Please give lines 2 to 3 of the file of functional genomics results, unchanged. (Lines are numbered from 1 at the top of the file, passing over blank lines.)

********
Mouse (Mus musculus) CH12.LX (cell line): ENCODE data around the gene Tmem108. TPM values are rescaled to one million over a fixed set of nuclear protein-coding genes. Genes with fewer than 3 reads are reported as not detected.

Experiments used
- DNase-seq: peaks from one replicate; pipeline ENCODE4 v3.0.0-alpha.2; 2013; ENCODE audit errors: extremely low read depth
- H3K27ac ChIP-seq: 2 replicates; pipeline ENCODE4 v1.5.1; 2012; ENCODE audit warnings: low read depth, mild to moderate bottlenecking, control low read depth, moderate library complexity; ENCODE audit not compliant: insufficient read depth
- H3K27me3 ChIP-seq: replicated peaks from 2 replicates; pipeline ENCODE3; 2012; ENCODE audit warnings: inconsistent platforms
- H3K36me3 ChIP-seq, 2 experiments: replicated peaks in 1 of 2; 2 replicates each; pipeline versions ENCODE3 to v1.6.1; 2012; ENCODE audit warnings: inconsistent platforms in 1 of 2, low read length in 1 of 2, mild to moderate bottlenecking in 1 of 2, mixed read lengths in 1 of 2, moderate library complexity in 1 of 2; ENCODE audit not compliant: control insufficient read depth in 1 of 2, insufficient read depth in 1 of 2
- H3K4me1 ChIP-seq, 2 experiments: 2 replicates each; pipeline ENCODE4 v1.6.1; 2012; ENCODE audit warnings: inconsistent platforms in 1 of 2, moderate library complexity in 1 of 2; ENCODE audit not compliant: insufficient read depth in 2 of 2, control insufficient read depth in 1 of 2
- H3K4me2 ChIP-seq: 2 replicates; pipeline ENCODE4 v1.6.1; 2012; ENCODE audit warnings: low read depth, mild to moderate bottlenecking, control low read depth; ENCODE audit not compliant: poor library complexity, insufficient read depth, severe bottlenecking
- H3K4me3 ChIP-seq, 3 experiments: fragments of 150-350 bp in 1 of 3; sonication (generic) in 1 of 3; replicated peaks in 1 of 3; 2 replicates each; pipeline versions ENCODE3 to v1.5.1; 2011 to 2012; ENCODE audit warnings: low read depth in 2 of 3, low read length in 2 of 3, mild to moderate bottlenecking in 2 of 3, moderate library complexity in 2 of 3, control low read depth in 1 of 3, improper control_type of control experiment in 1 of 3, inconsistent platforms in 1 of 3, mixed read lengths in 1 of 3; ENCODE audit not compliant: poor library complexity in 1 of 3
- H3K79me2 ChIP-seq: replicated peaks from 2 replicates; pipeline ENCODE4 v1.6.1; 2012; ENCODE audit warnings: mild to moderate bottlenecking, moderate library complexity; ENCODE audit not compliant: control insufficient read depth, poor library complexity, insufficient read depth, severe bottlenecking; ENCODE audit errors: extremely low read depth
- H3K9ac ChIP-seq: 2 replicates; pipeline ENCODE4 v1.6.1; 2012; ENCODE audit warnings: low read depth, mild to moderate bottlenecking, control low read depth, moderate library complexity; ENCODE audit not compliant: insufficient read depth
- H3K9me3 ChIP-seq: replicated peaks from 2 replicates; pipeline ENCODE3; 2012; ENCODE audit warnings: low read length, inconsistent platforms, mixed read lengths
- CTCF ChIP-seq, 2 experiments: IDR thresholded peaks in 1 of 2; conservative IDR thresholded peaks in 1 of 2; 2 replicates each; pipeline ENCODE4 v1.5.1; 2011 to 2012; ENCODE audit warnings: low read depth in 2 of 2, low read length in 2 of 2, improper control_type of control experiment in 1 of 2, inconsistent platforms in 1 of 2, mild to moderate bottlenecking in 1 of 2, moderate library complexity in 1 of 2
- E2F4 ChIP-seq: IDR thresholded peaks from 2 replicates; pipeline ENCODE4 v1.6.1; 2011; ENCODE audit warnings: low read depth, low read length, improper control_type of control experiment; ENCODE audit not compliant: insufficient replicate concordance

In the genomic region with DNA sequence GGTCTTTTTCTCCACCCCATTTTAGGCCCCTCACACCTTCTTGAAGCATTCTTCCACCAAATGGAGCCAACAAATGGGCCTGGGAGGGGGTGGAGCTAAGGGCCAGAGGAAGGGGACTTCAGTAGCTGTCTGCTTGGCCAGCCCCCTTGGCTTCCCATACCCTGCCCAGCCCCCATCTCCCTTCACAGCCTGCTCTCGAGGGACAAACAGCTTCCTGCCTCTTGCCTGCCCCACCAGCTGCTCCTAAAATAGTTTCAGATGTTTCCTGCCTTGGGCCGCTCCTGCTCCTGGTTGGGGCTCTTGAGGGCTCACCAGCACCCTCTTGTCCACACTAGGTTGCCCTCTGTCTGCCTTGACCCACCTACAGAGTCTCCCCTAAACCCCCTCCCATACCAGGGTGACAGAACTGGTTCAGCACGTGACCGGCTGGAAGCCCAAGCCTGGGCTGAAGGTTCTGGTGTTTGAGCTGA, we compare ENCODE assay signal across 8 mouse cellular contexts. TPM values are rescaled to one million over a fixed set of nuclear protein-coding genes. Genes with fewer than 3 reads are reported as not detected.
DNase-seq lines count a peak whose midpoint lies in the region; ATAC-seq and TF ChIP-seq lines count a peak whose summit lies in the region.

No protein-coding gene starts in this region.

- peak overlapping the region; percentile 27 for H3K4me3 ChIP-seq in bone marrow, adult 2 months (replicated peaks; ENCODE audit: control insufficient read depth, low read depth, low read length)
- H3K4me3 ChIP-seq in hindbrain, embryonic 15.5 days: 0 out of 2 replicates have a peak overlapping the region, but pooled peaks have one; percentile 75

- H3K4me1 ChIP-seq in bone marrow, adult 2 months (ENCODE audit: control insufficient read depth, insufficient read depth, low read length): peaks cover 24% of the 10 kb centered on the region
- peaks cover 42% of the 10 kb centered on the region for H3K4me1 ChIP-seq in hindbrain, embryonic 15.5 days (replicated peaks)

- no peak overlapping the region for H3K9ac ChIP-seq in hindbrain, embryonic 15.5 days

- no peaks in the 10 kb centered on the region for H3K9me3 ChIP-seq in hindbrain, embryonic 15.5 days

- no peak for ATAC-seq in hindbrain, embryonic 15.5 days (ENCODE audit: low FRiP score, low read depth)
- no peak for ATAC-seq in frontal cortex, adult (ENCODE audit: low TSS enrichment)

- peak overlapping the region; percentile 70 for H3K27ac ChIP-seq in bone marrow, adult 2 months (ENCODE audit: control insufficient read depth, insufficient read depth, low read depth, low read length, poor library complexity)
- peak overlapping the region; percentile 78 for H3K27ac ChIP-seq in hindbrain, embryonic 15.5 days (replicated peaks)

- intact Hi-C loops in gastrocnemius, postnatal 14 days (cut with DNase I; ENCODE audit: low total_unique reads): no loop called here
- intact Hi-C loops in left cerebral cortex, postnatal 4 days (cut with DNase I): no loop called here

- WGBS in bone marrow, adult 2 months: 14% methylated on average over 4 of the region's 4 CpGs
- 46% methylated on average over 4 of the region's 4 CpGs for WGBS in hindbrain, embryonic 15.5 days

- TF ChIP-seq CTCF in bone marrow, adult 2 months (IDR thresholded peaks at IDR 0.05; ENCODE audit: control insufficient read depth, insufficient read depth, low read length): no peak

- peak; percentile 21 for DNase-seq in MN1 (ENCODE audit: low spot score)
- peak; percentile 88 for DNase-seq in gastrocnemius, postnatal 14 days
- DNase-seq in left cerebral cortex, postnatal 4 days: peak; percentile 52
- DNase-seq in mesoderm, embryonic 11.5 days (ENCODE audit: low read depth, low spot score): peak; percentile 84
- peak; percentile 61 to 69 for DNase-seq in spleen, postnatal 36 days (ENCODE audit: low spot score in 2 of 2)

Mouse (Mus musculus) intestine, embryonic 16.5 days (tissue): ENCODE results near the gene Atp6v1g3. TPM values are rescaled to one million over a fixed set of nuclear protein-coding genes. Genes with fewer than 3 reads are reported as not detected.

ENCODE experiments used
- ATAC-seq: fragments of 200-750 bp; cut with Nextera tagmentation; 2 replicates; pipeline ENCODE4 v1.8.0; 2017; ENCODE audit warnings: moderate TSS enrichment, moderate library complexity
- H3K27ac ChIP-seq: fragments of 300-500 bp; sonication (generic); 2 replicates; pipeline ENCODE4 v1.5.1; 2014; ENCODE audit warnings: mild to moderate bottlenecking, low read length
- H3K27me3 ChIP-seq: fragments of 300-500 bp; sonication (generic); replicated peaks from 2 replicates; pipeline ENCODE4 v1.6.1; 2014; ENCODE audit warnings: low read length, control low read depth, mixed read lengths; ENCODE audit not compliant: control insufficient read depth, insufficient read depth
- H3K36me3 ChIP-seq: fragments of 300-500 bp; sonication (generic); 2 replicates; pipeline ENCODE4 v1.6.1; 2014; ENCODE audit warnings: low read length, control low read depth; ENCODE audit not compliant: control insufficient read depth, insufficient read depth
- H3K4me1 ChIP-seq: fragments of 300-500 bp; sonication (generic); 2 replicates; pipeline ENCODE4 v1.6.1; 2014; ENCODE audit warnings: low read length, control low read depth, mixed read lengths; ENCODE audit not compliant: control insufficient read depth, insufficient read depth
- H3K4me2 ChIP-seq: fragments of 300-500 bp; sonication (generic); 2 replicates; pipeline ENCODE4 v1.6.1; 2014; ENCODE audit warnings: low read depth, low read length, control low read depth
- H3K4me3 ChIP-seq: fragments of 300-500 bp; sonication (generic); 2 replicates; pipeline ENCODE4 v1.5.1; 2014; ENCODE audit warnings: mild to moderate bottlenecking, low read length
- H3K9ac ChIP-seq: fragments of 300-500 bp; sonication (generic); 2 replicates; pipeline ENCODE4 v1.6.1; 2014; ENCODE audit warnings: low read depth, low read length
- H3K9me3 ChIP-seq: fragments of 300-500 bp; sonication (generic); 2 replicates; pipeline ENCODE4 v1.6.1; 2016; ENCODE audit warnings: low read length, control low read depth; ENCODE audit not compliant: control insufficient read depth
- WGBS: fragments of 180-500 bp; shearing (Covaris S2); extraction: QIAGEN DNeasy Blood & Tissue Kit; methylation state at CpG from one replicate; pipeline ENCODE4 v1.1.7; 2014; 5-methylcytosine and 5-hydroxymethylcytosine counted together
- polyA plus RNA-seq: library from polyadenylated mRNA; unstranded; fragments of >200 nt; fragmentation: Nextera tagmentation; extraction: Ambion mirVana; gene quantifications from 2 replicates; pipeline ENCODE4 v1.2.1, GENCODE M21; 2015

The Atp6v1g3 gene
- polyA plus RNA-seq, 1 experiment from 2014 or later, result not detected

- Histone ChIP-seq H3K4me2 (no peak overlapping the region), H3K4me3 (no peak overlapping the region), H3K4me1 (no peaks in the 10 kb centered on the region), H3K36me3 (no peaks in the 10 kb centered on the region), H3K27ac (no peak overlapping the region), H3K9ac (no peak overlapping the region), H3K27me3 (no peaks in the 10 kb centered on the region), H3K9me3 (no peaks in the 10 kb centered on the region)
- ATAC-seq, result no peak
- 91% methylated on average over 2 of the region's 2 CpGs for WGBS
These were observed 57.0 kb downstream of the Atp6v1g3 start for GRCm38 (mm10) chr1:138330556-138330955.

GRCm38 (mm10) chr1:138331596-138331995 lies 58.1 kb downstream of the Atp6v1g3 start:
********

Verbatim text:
Experiments used
- DNase-seq: peaks from one replicate; pipeline ENCODE4 v3.0.0-alpha.2; 2013; ENCODE audit errors: extremely low read depth